2. I like the deer head pictured. Nice and not the real thing. I don’t have a problem with it really…not as long as the animal died naturally or was killed for food…and not just for their head or feathers.
    My father in law has really high ceilings in his house and the walls are COVERED with deer, antelope..a couple foul…It kinda creeps me out to be stared at from all angles by the dead. It’s not something I grew up with and I also get creeped out when my cat stares at me…so maybe it’s just me.

  3. I don’t appreciate taxidermy as decor, and don’t believe in hunting for sport, but I think an animal hunted for its meat– with other parts (head, fur) used for decor– is humane, definitely more so than animal products from a factory-farmed animal (including eggs, milk). We have never hunted but my husband and I are considering having him kill a deer next winter as an alternative meat source to factory farmed animals.

    My favorite book on this subject is The Omnivore’s Dilemma.

  4. My cousin is technically a taxidermist. He has been doing it on the side since high school I believe. I have no problem with it ethically, just find it a bit creepy. Between his live animals and his stuffed animals, I’d rather never visit his house. When he lived at home, I was always hearing stories about what his parents would find when they opened up their freezer. The animals had to be kept somewhere really cold after all! Why not the family’s personal freezer?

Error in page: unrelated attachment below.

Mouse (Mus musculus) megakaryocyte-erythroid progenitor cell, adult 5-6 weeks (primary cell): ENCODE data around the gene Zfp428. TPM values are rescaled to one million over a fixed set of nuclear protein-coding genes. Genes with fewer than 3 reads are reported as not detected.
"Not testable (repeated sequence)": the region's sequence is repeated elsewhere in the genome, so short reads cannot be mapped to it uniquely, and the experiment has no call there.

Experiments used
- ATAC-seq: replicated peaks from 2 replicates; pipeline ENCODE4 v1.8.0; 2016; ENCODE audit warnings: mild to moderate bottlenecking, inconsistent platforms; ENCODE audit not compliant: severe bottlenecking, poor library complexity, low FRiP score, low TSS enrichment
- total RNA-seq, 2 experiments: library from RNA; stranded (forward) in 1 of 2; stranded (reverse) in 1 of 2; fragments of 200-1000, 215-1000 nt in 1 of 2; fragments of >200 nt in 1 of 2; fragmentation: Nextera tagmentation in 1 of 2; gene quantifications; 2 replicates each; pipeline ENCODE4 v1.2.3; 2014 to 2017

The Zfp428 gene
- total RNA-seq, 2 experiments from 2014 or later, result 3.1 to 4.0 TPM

5. Here’s my take, since you asked:
    I don’t eat meat most of the time because I’m morally opposed to most modern industrial farming practices. I don’t feel good about eating the meat of an animal that suffered during its life. However, if the animal was raised with care and compassion (on small, old-fashioned farms) and did not suffer, then I’m happy to eat it. I think it’s natural for humans to eat meat, but not natural to be okay with animals suffering throughout their lives to get it.

    On that line of thought, hunting is my favourite source of meat when I can get it. What better life could an animal live than in its natural habitat? And hunting practices usually result in a quick, painless death (hunters make efforts to ensure this). Using the whole body, not just the meat, feels like a tribute to that animal so I find taxidermy fits well with my philosophy. Plus I think it is interesting and beautiful!

    Really enjoyed this discussion thanks for letting me share my two cents.

  6. I’ve threatened my family with the idea I’d like to be stuffed when I die. Unfortunately I don’t think that’s an option, but I do adore the idea of being conversation for generations. Especially in a house tour, “we just had the floors redone, here’s the living room, and over in that corner is my great great Aunt Nicole…”

  7. I don’t like animal heads on walls, but it is common here in South Africa. A lot of people also use animal skins as carpets (even my brother had one although I think it was wall art)

    However I remember being about 18 and buying a rabbit skin, I was going to make a handbag with it, but many people were disgusted by the idea so I eventually threw it away. But I think it would have made a great bag.